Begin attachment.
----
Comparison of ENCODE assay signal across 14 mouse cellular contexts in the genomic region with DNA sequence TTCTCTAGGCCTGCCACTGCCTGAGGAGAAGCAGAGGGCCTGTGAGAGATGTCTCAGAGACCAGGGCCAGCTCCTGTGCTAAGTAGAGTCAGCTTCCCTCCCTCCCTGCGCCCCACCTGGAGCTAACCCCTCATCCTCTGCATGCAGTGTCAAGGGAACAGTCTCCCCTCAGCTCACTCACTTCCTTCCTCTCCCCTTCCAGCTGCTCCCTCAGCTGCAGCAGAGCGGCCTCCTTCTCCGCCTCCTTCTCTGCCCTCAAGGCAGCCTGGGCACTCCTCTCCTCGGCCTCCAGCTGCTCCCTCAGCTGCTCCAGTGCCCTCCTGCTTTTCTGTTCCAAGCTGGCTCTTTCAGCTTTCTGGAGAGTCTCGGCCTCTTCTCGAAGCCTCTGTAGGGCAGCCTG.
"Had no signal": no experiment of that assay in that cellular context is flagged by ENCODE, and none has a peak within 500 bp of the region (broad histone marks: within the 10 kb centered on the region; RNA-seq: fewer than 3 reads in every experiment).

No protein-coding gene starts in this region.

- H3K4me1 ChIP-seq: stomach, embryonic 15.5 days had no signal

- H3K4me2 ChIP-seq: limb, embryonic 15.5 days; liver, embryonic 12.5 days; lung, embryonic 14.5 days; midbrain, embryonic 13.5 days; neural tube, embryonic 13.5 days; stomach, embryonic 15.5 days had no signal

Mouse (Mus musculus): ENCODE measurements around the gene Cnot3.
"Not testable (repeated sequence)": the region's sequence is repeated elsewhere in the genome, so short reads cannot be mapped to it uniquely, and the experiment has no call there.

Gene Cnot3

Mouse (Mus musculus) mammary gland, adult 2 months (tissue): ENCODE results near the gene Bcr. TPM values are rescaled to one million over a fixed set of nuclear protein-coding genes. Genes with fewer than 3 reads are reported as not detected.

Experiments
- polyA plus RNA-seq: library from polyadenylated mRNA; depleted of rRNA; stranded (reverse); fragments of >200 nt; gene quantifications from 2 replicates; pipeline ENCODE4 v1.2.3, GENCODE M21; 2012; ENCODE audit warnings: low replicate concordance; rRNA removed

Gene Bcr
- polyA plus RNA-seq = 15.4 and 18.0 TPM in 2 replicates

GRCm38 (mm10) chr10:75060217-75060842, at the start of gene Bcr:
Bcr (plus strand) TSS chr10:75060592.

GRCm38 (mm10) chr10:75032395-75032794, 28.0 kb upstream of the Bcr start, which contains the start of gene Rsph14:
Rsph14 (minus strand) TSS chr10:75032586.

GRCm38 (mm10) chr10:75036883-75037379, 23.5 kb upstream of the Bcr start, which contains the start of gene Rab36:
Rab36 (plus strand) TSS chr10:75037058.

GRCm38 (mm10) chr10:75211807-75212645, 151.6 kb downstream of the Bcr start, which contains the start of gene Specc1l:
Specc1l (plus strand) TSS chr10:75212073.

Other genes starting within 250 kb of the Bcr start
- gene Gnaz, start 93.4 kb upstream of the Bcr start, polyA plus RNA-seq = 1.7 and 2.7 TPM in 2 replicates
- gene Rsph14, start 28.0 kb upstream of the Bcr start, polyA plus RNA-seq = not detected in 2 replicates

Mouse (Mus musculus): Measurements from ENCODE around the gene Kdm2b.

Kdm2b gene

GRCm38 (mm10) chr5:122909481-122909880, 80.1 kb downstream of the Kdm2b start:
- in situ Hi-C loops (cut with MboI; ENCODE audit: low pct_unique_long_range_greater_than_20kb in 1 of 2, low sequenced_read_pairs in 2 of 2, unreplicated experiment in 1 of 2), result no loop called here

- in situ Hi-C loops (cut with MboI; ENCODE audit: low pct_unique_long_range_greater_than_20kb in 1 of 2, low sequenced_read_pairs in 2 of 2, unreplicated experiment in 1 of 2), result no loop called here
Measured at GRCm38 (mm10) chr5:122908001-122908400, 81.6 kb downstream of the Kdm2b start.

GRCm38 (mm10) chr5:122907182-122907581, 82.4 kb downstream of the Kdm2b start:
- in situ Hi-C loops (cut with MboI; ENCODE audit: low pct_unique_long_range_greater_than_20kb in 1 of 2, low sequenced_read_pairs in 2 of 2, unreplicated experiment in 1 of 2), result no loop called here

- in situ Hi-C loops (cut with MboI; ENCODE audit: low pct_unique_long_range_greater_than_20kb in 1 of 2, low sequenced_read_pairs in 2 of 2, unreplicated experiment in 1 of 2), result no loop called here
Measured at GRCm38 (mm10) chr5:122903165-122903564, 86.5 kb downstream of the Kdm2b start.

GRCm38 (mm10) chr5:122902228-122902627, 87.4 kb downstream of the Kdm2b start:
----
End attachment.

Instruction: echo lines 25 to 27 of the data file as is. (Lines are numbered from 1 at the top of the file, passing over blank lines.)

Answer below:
Mouse (Mus musculus): Measurements from ENCODE around the gene Kdm2b.

Kdm2b gene

GRCm38 (mm10) chr5:122909481-122909880, 80.1 kb downstream of the Kdm2b start: